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Hospitals are Ignoring Depressed Pregnant Women


According to a new study, pregnant women with depression tend to receive “inconsistent” treatment which results in them spending more time in the hospital before their babies are born.

In order to come to their conclusions, researchers followed 20 separate health care providers in six different Michigan clinics around, and observed what happened. The one thing they found in common among all participants was a lack of uniformity when it came to treating depressed pregnant women.

"There was no system-level support for providers. They felt as if they were making decisions out on an island," principal investigator Dr. Christie Palladino, an obstetrician/gynecologist at Georgia Health Sciences University, said in a university news release.

Further, many of the providers involved were found to be very uncommitted and reluctant to talk about depression with both patients and mental health providers, the U.S. World and News Report noted in their article on the matter.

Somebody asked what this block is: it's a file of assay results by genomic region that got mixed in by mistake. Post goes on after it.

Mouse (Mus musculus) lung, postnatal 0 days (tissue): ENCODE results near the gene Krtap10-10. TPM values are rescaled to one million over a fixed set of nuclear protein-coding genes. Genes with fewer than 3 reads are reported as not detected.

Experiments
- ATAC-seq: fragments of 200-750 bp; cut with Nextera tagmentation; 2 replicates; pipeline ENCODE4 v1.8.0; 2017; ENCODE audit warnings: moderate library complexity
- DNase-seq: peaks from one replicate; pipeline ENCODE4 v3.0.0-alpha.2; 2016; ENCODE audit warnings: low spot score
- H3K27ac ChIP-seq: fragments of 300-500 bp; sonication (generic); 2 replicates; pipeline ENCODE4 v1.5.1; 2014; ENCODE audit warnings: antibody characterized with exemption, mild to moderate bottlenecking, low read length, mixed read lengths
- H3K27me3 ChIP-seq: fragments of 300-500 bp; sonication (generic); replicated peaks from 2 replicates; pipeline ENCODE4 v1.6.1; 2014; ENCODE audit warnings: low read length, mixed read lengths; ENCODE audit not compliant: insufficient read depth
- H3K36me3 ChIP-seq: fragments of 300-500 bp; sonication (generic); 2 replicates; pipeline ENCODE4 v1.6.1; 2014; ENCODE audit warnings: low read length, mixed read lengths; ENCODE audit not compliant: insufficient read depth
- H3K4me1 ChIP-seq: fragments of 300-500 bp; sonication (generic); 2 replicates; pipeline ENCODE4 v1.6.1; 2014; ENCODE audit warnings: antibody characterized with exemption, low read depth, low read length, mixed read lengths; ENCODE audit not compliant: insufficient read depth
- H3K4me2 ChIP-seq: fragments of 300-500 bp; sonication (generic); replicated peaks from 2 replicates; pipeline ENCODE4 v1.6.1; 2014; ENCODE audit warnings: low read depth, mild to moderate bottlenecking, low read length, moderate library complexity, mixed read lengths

"That's a long time for an otherwise healthy woman to be in the hospital before going into labor," Palladino said. "It has serious consequences for the mother, for the family and for the hospital system in terms of time and cost."

The study pertaining to these findings appeared in the journal General Hospital Psychiatry.

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